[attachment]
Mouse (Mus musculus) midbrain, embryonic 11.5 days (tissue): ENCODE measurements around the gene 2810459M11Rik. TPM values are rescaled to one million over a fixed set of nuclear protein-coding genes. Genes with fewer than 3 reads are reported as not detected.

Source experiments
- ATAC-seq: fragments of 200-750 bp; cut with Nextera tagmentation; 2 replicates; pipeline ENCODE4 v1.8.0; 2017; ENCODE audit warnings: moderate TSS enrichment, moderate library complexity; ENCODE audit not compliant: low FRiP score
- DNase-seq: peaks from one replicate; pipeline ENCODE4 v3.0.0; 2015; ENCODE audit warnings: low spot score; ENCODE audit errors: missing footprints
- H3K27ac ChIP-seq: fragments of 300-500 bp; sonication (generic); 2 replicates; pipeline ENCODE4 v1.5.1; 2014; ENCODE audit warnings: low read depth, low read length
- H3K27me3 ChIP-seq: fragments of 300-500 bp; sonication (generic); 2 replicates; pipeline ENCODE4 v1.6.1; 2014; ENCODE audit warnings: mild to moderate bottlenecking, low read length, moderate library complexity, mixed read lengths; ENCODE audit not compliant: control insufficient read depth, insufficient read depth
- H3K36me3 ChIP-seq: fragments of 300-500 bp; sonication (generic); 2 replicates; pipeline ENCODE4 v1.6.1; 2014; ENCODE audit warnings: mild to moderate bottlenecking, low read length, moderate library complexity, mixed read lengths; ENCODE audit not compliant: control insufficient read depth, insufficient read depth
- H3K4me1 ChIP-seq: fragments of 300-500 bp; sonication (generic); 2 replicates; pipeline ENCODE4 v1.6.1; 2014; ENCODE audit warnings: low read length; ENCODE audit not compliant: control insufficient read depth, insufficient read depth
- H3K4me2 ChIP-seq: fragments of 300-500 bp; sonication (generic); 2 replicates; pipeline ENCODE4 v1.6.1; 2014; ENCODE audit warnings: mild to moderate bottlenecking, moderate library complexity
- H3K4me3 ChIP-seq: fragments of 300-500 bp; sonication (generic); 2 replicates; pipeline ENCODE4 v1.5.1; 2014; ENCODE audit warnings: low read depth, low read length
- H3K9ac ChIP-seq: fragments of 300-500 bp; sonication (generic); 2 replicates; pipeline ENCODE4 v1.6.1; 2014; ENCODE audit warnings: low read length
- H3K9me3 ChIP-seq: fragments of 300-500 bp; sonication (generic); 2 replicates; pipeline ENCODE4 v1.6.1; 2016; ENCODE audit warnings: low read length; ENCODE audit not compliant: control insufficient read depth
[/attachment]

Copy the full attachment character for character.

Mouse (Mus musculus) midbrain, embryonic 11.5 days (tissue): ENCODE measurements around the gene 2810459M11Rik. TPM values are rescaled to one million over a fixed set of nuclear protein-coding genes. Genes with fewer than 3 reads are reported as not detected.

Source experiments
- ATAC-seq: fragments of 200-750 bp; cut with Nextera tagmentation; 2 replicates; pipeline ENCODE4 v1.8.0; 2017; ENCODE audit warnings: moderate TSS enrichment, moderate library complexity; ENCODE audit not compliant: low FRiP score
- DNase-seq: peaks from one replicate; pipeline ENCODE4 v3.0.0; 2015; ENCODE audit warnings: low spot score; ENCODE audit errors: missing footprints
- H3K27ac ChIP-seq: fragments of 300-500 bp; sonication (generic); 2 replicates; pipeline ENCODE4 v1.5.1; 2014; ENCODE audit warnings: low read depth, low read length
- H3K27me3 ChIP-seq: fragments of 300-500 bp; sonication (generic); 2 replicates; pipeline ENCODE4 v1.6.1; 2014; ENCODE audit warnings: mild to moderate bottlenecking, low read length, moderate library complexity, mixed read lengths; ENCODE audit not compliant: control insufficient read depth, insufficient read depth
- H3K36me3 ChIP-seq: fragments of 300-500 bp; sonication (generic); 2 replicates; pipeline ENCODE4 v1.6.1; 2014; ENCODE audit warnings: mild to moderate bottlenecking, low read length, moderate library complexity, mixed read lengths; ENCODE audit not compliant: control insufficient read depth, insufficient read depth
- H3K4me1 ChIP-seq: fragments of 300-500 bp; sonication (generic); 2 replicates; pipeline ENCODE4 v1.6.1; 2014; ENCODE audit warnings: low read length; ENCODE audit not compliant: control insufficient read depth, insufficient read depth
- H3K4me2 ChIP-seq: fragments of 300-500 bp; sonication (generic); 2 replicates; pipeline ENCODE4 v1.6.1; 2014; ENCODE audit warnings: mild to moderate bottlenecking, moderate library complexity
- H3K4me3 ChIP-seq: fragments of 300-500 bp; sonication (generic); 2 replicates; pipeline ENCODE4 v1.5.1; 2014; ENCODE audit warnings: low read depth, low read length
- H3K9ac ChIP-seq: fragments of 300-500 bp; sonication (generic); 2 replicates; pipeline ENCODE4 v1.6.1; 2014; ENCODE audit warnings: low read length
- H3K9me3 ChIP-seq: fragments of 300-500 bp; sonication (generic); 2 replicates; pipeline ENCODE4 v1.6.1; 2016; ENCODE audit warnings: low read length; ENCODE audit not compliant: control insufficient read depth